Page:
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The Howard Mission and Home for Little Wanderers is situated in the heart of the Fourth Ward, in one of the most wretched quarters of the city [New York]. Here the inhabitants are packed into their dirty dwellings at the rate of 290,000 persons to the square mile. The dirt and the wretchedness of this part of the city are terrible to behold, the sufferings of the people are very great, and the mortality is heavy. Sailors’ lodging houses of the lowest character, dance houses, rum shops, and thieves’ cribs are numerous, and the moral condition of the Ward is worse than the sanitary.

In May, 1861, the Rev. W. C. Van Meter organized a Mission in the very heart of this locality, to which he gave the name of the Howard Mission and Home for Little Wanderers...  The Mission is located in the New Bowery, just below its junction with Chatham Square. It extends back to Roosevelt Street, upon which thoroughfare there is an entrance.  The erection of the buildings on the New Bowery will about double the size of the Mission, and proportionately increase its capacity for doing good.  It is entirely dependent upon voluntary contributions for its support.

“Our object,” says Mr. Van Meter, “is to do all the good we can to the souls and bodies of all whom we can reach.”  It may be added, that the prime object of the Mission is to care for neglected and abused children, whether orphans or not, and also for the children of honest and struggling poverty.  It further undertakes to aid and comfort the sick, to furnish food, shelter, and clothing to the destitute, to procure work for the unemployed, and to impart intellectual, moral, and religious instruction to all who are willing to receive it.

“Our field,” says Mr. Van Meter, “is the very concentration of all evil and the headquarters of the most desperate and degraded representatives of many nations. It swarms with poor little helpless victims, who are born in sin and shame, nursed in misery, want, and woe, and carefully trained to all manner of degradation, vice, and crime. The packing of these poor creatures is incredible. In this ward there are less than two dwelling houses for each low rum hole, gambling house, and den of infamy.

Near us, on a small lot, but 150 by 240 feet, are twenty tenant houses, 111 families, 5 stables, a soap and candle factory, and a tan yard

On four blocks, close to the Mission, are 517 children, 318 Roman Catholic and 10 Protestant families, 35 rum holes, and 18 brothels

In No. 14 Baxter Street, but three or four blocks from us, are 92 families, consisting of 92 men, 81 women, 54 boys and 53 girls.  Of these, 151 are Italians, 92 Irish, 28 Chinese, 3 English, 2 Africans, 2 Jews, 1 German, and but 7 Americans.

“Our work,” he says, “is chiefly with the children.  These are divided into three classes, consisting of:

I.                    Those placed under our care to be sent to homes and situations.

II.                 Those whom we are not authorized to send to homes, but who need a temporary shelter until their friends can provide for them or surrender them to us.  These two classes remain day and night in the Mission.

III.               Those who have homes or places in which to sleep. These enjoy the benefits of the wardrobe, dining and school rooms, but do not sleep in the Mission.

Food, fuel and clothing are given to the poor, after a careful inspection of their condition.  Mothers leave their small children in the day nursery during the day while they go out to work.  The sick are visited, assisted, and comforted.  Work is sought for the unemployed.  We help the poor to help themselves.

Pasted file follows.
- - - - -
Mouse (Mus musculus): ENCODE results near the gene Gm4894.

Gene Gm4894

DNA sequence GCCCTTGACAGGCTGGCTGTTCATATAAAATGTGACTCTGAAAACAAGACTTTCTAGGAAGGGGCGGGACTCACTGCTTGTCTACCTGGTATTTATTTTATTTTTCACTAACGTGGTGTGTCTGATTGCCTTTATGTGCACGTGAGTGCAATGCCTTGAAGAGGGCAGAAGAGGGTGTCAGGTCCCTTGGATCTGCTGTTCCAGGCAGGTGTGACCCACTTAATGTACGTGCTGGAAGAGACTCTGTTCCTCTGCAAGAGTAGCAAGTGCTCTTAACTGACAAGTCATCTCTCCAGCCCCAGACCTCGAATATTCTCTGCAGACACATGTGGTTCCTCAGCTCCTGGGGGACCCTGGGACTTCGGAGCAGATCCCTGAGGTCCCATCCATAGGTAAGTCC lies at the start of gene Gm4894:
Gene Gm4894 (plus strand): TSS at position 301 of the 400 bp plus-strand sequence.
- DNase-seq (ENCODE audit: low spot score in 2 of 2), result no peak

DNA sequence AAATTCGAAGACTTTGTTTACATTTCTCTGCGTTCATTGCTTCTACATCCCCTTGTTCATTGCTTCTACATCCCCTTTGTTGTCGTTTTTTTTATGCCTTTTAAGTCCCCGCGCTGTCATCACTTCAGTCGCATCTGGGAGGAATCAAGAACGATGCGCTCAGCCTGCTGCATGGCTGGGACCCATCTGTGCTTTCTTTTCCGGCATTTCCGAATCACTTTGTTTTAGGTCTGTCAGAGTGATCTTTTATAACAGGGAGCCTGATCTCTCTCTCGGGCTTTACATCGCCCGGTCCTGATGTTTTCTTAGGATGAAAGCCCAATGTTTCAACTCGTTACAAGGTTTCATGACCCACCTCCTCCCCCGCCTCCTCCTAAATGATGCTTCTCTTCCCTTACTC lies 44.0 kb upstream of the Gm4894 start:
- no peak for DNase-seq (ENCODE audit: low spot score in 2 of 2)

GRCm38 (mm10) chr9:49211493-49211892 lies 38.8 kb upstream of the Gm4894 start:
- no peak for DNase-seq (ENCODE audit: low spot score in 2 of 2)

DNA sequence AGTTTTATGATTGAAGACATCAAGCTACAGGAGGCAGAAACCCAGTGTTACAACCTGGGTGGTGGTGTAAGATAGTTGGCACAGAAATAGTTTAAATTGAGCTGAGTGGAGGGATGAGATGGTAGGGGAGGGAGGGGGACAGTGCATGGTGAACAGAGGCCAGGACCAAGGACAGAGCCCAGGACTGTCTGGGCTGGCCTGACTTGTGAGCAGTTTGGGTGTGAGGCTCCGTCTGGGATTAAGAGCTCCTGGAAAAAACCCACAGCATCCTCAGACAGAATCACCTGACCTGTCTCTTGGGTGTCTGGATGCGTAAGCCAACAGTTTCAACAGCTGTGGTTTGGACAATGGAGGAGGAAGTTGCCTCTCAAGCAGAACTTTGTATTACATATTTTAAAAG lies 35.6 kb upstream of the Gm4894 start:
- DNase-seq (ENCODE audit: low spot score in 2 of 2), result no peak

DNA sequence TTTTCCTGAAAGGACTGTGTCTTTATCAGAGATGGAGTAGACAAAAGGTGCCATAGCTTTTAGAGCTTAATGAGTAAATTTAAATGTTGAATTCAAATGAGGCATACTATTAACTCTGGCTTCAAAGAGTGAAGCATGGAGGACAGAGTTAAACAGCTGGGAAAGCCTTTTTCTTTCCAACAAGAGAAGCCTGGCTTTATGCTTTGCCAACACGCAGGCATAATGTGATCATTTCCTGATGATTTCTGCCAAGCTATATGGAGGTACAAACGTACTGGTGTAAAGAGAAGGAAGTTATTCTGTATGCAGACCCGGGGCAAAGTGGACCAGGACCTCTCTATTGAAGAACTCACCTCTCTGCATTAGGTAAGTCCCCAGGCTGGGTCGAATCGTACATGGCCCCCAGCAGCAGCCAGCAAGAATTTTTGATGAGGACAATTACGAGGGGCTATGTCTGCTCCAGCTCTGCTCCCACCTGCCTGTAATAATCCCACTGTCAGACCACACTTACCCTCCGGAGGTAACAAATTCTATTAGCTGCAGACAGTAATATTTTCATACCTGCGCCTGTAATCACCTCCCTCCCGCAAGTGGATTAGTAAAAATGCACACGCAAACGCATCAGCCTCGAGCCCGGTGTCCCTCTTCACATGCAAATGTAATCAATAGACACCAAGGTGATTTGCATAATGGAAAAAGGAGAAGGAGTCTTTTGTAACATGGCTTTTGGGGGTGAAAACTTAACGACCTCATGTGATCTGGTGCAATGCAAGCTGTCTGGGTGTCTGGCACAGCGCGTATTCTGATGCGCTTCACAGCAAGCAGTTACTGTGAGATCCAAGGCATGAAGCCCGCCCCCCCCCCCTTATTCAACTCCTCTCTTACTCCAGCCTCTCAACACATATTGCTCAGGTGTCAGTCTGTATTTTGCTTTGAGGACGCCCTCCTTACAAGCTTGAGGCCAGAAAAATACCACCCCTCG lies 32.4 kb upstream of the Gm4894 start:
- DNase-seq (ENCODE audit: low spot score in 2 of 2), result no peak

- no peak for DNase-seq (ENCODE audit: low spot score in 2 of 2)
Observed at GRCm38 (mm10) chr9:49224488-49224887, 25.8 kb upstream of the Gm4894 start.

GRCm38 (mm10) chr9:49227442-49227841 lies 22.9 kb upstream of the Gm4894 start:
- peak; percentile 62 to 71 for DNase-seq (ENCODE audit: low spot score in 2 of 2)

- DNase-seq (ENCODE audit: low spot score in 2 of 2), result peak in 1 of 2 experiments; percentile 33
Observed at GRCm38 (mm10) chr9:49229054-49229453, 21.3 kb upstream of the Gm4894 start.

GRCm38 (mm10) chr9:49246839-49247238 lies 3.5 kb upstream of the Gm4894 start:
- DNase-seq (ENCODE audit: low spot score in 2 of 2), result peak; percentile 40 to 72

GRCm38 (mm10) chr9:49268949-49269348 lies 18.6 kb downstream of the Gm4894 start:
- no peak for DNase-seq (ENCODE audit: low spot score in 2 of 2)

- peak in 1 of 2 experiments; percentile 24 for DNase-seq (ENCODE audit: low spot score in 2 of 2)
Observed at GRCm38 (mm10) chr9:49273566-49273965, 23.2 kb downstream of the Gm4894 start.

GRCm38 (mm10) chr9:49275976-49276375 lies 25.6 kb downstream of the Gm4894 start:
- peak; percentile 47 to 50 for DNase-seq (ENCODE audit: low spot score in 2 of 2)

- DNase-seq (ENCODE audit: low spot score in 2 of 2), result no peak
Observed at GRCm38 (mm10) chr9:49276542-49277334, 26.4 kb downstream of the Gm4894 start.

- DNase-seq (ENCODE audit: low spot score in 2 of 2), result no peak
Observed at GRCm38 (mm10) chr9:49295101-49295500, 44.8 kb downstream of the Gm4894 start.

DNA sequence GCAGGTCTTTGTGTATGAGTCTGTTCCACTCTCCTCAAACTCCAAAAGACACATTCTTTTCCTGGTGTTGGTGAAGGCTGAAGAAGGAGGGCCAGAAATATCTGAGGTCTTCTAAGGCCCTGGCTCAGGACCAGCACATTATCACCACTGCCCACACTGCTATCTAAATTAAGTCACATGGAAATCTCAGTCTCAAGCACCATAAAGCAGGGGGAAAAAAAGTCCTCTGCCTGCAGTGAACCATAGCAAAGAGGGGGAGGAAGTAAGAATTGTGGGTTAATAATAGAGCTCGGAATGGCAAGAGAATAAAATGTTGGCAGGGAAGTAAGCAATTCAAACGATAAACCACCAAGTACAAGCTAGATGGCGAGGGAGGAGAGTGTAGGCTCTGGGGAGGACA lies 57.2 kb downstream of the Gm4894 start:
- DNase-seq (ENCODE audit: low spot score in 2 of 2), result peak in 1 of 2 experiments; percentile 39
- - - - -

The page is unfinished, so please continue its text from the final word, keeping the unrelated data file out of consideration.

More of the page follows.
“The children over whom we can get legal control are placed in carefully selected Christian families, chiefly in the country, either for adoption or as members of the families. . .  They receive a good common school education, or are trained to some useful business, trade, or profession, and are thus fitted for the great duties of mature life.  We know that our work prevents crime; keeps hundreds of children out of the streets, keeps boys out of bar-rooms, gambling houses, and prisons, and girls out of concert saloons, dance houses, and other avenues that lead down to death; and that it makes hundreds of cellar and attic homes more cleanly, more healthy, and more happy, and less wretched, wicked, and hopeless.  We never turn a homeless child from our door.  From past experience we are warranted in saying that one dollar a week will keep a well filled plate on our table for any little wanderer, and secure to it all the benefits of the Mission.  Ten dollars will pay the average cost of placing a child in a good home.”

During the ten years of its existence, the Mission has received more than 10,000 children into its day and Sunday schools.  Hundreds of these have been provided with good homes.  Thousands of poor women have left their little ones here while they were at their daily work, knowing that their babies are cared for with kindness and intelligence.  The famous nurseries of Paris exact a fee of four cents, American money, per head for taking care of the children during the day, but at the Little Wanderers’ Home, this service is rendered to the mother and child without charge.

Yet in spite of the great work which the Missions are carrying on, the wretchedness, the suffering, the vice and the crime of the Five Points are appalling. All these establishments need all the assistance and encouragement that can possibly be given them. More workers are needed, and more means to sustain them. “The harvest indeed is plenteous, but the laborers are few.”

From: “Lights and Shadows of New York life; or, the sights and sensations of a great city.” by James D. Mccabe, Jr


NYPL - Image ID: 805941

Howard Mission and Home for Little Wanderers, no. 40 New Bowery. (1840-1870)